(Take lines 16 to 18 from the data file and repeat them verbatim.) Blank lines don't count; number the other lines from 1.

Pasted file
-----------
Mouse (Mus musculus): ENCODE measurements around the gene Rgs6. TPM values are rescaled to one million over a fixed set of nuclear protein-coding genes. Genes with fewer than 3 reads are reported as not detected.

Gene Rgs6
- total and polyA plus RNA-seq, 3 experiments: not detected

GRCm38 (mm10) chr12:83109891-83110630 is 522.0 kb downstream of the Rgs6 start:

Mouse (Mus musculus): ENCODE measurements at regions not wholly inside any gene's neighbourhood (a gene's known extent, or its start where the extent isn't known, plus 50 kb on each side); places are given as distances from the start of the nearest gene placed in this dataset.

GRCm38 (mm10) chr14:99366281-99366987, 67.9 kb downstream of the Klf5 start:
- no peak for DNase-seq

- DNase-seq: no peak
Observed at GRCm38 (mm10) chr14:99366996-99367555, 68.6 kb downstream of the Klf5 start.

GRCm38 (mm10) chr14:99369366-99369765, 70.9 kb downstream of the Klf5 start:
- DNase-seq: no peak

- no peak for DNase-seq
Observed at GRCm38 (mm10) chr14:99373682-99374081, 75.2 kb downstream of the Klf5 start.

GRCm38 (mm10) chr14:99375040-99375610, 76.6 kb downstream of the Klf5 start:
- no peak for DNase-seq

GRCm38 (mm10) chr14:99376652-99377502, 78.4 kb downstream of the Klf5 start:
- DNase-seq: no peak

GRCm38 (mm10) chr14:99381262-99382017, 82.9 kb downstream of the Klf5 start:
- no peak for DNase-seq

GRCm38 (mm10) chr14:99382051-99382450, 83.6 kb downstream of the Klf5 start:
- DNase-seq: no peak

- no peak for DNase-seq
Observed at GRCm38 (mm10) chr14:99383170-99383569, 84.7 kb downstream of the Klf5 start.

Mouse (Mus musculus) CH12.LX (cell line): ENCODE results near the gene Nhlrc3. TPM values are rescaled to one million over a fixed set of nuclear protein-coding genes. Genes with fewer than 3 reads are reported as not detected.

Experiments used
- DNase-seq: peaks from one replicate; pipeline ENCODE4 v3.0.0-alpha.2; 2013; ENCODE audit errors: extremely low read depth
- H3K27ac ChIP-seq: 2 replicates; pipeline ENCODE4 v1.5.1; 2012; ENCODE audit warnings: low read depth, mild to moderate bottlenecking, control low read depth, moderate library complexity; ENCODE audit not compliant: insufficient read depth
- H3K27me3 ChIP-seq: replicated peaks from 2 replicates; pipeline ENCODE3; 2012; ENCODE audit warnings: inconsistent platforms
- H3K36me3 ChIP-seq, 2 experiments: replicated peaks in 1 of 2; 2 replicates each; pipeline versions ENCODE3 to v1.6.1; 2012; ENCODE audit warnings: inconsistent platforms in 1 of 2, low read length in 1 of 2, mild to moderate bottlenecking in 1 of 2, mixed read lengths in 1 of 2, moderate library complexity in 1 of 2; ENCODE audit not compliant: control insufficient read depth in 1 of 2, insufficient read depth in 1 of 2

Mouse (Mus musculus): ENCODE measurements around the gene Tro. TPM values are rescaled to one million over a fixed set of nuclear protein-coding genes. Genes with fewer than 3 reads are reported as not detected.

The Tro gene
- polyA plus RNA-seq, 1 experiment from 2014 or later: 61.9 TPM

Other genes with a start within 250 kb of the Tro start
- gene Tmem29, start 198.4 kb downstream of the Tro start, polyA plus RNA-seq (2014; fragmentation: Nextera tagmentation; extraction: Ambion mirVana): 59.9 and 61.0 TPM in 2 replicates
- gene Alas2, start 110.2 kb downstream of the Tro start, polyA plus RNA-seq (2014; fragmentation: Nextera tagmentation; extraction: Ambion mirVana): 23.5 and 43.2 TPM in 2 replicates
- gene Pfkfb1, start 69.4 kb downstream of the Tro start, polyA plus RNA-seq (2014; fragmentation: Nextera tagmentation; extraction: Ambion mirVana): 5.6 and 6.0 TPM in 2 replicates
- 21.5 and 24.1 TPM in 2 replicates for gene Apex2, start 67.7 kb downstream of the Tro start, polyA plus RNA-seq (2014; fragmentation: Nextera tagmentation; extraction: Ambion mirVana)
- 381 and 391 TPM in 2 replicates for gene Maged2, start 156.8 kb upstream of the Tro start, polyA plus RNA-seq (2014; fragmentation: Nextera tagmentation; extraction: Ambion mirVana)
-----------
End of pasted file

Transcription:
GRCm38 (mm10) chr14:99376652-99377502, 78.4 kb downstream of the Klf5 start:
- DNase-seq: no peak

GRCm38 (mm10) chr14:99381262-99382017, 82.9 kb downstream of the Klf5 start: